The immediate winners of the Brexit vote appear to be the anti-immigrant right wing in Britain and across Europe.
Elections have just concluded after a campaign dominated by the issue of reunification between the island's Greek and Turkish communities.
On June 23, the European Union will be put to the test when Britain - its second-largest economy - votes on whether to stay in or bail out.
It is a hundred years since some 750 men and women threw up barricades and seized strong points in downtown Dublin, to be joined by maybe a thousand more.
Over the past year, left and center-left parties have taken control of two European countries and hold the balance of power in a third.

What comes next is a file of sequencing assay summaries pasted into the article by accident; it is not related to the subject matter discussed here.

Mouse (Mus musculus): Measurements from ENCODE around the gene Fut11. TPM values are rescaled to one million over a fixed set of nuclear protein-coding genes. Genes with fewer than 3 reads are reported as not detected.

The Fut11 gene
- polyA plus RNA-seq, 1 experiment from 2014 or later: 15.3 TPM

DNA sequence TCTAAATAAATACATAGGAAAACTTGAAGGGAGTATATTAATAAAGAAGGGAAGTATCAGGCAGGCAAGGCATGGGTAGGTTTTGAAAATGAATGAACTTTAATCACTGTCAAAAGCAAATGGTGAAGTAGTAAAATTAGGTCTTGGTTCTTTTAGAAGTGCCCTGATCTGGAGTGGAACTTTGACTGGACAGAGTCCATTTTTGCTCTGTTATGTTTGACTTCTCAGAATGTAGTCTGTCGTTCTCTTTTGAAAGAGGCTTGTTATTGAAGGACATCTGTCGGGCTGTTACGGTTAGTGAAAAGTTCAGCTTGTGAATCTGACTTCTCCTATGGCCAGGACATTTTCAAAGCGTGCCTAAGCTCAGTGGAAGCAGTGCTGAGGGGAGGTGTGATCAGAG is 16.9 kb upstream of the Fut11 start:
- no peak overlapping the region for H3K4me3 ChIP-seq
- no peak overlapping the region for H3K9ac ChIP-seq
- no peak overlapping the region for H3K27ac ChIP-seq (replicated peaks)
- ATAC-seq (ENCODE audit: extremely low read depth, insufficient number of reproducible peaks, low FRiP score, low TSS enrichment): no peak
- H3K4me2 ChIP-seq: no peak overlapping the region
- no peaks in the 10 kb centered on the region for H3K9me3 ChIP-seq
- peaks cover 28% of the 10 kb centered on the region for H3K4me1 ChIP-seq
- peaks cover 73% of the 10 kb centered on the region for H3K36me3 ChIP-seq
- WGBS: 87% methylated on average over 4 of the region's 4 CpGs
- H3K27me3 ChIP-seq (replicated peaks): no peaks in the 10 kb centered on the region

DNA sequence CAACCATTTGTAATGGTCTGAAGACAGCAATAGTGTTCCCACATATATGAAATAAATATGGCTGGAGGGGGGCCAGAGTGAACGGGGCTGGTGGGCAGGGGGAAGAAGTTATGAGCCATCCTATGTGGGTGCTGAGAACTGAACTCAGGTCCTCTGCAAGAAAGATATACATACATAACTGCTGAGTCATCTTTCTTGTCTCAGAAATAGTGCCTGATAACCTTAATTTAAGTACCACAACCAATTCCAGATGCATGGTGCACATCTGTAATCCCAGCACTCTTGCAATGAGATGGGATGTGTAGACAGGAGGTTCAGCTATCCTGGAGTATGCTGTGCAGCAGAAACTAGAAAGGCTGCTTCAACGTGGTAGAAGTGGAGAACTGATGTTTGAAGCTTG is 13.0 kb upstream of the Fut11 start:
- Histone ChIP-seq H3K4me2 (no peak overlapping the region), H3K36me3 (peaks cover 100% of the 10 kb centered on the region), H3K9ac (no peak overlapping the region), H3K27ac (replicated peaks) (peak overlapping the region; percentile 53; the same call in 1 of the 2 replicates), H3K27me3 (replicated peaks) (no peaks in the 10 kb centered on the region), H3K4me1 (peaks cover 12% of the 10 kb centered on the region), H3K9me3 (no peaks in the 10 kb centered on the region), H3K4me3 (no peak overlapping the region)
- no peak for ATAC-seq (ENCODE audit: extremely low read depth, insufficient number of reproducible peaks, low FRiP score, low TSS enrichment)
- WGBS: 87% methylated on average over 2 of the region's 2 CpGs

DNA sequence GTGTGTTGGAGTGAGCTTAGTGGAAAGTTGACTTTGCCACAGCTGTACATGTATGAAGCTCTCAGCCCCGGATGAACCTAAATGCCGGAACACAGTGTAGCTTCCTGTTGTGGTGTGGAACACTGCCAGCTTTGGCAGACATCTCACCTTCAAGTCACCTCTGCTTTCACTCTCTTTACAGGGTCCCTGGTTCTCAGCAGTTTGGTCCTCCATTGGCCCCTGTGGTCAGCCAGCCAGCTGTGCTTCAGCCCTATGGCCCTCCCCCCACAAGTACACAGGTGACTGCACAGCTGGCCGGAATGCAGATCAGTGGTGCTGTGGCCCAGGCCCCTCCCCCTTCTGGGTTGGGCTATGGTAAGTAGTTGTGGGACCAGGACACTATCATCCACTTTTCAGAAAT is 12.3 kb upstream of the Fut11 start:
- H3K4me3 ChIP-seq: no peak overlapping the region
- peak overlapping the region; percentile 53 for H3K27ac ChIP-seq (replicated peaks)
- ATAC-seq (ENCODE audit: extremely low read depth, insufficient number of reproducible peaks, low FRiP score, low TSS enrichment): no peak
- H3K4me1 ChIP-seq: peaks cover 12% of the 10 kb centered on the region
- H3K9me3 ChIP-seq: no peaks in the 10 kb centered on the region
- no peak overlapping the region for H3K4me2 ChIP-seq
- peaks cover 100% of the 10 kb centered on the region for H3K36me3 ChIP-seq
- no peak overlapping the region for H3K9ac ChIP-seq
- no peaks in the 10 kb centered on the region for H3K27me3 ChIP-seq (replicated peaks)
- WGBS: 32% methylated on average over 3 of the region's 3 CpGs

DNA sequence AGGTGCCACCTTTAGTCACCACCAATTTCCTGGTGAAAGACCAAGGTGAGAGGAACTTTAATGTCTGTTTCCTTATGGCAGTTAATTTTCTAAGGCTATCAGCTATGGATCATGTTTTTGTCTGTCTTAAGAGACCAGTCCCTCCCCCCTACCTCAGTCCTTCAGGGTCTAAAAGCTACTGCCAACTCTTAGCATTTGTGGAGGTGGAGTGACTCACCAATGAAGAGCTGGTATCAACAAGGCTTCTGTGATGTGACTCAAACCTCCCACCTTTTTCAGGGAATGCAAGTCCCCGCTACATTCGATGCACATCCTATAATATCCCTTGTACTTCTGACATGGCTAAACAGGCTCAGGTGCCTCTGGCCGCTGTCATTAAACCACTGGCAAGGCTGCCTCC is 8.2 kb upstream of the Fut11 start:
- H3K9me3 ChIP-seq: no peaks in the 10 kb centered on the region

It is not the refugees who are posing the threat, but rather, those forces whose goals and methods all too vividly recall the rise of fascism 85 years ago.
In France, as in other European countries, the most common interpretation of the right's surge is hostility toward immigrants, refugees and foreigners in general.
If mass unity, transcending national borders, can indeed be built, great things can happen in Europe.
On the 13th July, the democratic elected Greek government of Alexis Tsipras was brought to its knees by the European Union.
Desperate families facing ever new obstacles from weather, hunger and thirst to barbed wire fences - these pictures hammer at emotions for one tragic week after another.